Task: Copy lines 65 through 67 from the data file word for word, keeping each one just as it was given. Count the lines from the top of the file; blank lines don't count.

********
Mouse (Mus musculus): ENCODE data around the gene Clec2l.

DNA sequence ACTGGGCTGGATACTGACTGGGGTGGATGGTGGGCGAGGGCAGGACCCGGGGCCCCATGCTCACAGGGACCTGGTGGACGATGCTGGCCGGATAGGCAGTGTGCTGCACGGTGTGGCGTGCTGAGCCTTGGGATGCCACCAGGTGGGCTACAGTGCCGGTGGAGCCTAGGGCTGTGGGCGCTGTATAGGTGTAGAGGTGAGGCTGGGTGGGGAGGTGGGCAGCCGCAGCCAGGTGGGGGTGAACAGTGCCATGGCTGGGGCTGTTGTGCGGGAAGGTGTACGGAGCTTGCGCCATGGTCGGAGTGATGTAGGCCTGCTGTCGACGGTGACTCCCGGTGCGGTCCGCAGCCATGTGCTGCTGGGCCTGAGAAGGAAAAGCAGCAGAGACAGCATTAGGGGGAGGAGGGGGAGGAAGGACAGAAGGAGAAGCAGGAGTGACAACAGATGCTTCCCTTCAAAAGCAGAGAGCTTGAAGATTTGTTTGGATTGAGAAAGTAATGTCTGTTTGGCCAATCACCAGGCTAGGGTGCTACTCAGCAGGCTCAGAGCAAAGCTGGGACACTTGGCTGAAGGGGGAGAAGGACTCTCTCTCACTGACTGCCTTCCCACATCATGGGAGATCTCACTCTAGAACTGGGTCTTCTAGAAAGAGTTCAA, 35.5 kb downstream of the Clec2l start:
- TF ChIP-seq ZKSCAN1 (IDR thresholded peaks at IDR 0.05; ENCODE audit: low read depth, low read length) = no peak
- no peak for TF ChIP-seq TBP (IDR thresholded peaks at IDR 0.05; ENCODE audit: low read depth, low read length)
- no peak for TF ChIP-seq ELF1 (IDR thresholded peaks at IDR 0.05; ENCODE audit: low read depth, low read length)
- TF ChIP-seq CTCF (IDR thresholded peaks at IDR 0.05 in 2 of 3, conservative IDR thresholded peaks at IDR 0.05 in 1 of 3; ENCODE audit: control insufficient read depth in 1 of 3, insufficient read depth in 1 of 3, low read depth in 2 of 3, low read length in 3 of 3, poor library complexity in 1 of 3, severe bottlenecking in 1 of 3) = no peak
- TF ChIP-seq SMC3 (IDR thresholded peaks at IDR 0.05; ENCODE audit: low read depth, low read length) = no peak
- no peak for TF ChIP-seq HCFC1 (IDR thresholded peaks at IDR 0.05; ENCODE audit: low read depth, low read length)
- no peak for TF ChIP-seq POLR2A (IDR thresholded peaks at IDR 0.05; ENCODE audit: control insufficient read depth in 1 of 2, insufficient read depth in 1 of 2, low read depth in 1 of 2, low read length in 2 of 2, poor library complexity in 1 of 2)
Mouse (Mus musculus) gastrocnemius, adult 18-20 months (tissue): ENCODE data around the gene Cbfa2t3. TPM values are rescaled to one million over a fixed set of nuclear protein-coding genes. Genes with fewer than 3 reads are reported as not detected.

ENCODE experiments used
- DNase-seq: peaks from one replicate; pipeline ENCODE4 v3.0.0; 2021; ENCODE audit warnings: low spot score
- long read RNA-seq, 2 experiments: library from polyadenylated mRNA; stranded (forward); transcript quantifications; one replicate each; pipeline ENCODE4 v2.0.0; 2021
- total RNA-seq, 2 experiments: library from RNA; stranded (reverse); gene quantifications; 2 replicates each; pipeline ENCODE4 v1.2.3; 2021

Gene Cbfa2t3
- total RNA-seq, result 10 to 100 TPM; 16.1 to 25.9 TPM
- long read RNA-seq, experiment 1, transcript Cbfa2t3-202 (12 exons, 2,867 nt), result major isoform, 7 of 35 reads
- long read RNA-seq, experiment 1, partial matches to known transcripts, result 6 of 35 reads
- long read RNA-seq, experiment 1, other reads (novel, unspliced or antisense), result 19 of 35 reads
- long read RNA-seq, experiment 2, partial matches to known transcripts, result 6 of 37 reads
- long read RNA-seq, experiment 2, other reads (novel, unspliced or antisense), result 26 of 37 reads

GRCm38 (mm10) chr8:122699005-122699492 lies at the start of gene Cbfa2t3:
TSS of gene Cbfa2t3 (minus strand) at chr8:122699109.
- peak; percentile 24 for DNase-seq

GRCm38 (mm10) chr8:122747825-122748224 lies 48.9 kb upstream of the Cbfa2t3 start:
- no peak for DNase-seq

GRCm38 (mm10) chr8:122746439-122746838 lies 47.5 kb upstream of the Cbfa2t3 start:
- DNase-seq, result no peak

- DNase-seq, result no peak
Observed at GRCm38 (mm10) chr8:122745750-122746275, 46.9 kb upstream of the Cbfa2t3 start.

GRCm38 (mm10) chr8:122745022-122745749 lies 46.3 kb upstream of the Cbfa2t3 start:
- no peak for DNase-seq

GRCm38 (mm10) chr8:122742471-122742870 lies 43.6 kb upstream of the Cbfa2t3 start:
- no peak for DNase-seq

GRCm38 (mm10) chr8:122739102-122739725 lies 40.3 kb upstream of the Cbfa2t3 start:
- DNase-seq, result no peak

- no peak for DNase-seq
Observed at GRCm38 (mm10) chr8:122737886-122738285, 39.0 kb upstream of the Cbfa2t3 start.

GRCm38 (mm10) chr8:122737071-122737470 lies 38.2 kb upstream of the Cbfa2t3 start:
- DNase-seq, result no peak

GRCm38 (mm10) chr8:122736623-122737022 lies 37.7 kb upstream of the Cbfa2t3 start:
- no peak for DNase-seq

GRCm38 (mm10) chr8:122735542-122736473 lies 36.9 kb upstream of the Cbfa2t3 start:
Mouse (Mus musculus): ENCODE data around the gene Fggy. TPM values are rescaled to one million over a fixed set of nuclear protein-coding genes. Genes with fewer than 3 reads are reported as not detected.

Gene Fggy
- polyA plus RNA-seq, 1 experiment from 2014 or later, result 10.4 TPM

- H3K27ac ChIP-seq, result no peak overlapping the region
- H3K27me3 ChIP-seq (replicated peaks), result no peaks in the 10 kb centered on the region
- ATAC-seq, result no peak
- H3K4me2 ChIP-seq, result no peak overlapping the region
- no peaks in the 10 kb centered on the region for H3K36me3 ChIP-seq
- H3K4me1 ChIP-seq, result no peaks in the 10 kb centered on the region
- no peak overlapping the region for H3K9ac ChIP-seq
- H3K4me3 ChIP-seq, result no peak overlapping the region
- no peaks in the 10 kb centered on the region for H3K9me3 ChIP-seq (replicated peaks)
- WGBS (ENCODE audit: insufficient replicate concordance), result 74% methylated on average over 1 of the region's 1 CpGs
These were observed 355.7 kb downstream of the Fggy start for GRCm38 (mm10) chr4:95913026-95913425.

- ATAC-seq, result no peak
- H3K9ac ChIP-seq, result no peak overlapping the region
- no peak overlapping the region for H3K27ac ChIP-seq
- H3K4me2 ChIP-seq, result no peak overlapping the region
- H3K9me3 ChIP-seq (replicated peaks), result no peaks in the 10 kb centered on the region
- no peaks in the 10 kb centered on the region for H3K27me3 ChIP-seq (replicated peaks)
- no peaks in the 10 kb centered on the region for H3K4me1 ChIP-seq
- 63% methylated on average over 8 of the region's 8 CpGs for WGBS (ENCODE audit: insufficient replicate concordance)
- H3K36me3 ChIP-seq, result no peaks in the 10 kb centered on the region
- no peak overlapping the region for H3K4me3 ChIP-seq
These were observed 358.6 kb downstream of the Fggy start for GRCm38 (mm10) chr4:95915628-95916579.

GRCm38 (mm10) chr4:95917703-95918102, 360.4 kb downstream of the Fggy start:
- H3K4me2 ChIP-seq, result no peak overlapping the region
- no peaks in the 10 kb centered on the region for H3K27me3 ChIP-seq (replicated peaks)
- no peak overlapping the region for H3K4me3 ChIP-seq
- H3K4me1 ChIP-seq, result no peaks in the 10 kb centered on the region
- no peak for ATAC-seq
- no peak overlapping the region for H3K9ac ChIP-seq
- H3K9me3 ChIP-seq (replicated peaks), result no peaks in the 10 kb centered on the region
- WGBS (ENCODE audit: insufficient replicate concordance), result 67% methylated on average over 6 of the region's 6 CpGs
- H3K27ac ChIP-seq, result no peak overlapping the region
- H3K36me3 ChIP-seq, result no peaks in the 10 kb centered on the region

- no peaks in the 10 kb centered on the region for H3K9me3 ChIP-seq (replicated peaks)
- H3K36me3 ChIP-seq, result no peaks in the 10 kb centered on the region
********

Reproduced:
- 63% methylated on average over 8 of the region's 8 CpGs for WGBS (ENCODE audit: insufficient replicate concordance)
- H3K36me3 ChIP-seq, result no peaks in the 10 kb centered on the region
- no peak overlapping the region for H3K4me3 ChIP-seq